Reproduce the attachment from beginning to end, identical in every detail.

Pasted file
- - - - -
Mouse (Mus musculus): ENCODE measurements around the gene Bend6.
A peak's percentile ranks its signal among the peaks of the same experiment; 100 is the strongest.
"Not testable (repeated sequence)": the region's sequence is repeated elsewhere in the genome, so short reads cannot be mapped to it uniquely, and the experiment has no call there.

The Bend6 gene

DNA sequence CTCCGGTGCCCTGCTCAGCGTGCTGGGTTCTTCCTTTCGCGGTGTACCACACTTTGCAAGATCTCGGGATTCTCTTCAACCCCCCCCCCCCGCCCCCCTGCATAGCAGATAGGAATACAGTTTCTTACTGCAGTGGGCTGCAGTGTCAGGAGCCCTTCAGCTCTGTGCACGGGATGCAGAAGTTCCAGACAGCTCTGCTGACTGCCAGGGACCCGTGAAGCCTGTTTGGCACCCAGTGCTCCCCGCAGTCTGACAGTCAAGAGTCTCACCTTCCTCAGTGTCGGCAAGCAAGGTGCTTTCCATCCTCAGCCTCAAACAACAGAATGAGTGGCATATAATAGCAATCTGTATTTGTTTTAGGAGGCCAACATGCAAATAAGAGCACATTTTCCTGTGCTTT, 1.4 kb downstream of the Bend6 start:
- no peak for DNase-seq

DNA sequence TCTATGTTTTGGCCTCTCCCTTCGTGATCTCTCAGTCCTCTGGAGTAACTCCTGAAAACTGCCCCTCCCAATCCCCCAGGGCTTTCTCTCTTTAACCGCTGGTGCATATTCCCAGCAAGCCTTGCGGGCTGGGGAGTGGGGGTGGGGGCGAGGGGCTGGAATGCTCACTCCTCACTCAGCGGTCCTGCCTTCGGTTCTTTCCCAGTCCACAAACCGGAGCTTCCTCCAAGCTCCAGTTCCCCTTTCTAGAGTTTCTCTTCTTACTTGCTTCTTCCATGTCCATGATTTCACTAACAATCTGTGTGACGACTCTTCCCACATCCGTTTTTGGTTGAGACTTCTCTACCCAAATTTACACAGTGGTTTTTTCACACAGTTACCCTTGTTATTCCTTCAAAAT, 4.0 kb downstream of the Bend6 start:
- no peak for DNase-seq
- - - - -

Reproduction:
Mouse (Mus musculus): ENCODE measurements around the gene Bend6.
A peak's percentile ranks its signal among the peaks of the same experiment; 100 is the strongest.
"Not testable (repeated sequence)": the region's sequence is repeated elsewhere in the genome, so short reads cannot be mapped to it uniquely, and the experiment has no call there.

The Bend6 gene

DNA sequence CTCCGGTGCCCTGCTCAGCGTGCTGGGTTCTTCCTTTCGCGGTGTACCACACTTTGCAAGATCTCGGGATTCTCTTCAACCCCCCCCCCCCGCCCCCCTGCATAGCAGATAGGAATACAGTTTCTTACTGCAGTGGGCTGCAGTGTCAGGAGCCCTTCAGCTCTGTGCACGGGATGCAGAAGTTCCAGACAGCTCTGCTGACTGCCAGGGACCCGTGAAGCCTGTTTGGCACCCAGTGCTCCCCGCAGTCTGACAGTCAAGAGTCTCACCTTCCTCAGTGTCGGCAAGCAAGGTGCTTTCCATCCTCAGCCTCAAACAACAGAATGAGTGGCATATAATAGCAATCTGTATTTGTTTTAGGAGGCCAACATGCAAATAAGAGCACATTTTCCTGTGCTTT, 1.4 kb downstream of the Bend6 start:
- no peak for DNase-seq

DNA sequence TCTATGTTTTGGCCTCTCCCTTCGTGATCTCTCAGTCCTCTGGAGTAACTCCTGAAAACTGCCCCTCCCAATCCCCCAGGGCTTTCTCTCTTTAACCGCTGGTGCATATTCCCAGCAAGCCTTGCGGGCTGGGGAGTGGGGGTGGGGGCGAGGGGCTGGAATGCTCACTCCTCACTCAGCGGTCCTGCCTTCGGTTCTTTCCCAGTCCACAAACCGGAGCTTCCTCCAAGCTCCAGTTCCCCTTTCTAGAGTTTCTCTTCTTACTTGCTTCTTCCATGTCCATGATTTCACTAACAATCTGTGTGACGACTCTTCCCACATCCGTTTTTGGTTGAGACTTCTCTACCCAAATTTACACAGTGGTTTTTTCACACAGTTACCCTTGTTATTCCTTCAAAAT, 4.0 kb downstream of the Bend6 start:
- no peak for DNase-seq